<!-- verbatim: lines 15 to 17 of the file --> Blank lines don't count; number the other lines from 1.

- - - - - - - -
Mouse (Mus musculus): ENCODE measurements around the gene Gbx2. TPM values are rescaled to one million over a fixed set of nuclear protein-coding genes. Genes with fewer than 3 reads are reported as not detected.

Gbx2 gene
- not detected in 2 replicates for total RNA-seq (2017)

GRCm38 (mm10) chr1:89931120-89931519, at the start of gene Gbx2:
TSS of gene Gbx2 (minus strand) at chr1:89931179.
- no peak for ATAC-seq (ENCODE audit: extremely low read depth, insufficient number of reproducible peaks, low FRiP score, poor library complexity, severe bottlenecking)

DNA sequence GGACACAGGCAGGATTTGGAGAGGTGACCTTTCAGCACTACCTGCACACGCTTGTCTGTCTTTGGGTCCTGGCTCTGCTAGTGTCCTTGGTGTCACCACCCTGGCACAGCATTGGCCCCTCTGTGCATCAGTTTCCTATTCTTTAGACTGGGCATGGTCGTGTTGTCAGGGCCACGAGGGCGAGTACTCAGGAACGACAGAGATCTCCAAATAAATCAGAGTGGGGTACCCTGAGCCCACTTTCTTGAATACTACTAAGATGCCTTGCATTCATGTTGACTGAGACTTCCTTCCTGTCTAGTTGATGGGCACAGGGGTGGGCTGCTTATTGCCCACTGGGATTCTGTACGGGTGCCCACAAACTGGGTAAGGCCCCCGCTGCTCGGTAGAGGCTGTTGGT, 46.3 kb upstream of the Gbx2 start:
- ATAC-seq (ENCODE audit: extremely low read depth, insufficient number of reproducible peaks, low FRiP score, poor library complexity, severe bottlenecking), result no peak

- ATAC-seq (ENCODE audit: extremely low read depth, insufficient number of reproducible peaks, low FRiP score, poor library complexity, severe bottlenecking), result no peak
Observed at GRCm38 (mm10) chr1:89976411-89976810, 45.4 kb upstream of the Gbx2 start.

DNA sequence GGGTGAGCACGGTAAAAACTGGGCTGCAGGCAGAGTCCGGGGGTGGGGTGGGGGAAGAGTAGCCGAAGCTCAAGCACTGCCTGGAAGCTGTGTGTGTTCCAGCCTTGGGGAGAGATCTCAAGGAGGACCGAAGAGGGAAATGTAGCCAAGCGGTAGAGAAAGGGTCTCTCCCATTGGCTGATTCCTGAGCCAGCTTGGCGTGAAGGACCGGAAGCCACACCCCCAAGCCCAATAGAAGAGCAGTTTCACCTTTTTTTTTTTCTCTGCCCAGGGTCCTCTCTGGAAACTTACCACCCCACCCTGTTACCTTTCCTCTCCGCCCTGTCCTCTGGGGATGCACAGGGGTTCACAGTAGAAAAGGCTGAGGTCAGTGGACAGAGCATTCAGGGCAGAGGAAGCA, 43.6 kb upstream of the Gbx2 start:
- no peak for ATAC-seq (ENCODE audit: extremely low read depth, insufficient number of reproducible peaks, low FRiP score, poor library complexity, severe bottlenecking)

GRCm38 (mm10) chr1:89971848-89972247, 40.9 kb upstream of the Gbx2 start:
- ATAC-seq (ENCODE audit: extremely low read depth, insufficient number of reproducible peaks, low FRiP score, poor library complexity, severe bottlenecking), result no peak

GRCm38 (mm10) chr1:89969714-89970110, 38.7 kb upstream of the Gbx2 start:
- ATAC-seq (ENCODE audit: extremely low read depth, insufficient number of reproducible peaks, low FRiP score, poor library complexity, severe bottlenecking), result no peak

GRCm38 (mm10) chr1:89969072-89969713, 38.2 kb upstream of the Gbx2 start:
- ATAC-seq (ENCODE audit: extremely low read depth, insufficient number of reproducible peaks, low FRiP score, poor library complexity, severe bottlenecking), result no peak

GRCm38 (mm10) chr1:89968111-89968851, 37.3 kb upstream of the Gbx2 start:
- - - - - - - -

GRCm38 (mm10) chr1:89969714-89970110, 38.7 kb upstream of the Gbx2 start:
- ATAC-seq (ENCODE audit: extremely low read depth, insufficient number of reproducible peaks, low FRiP score, poor library complexity, severe bottlenecking), result no peak

GRCm38 (mm10) chr1:89969072-89969713, 38.2 kb upstream of the Gbx2 start: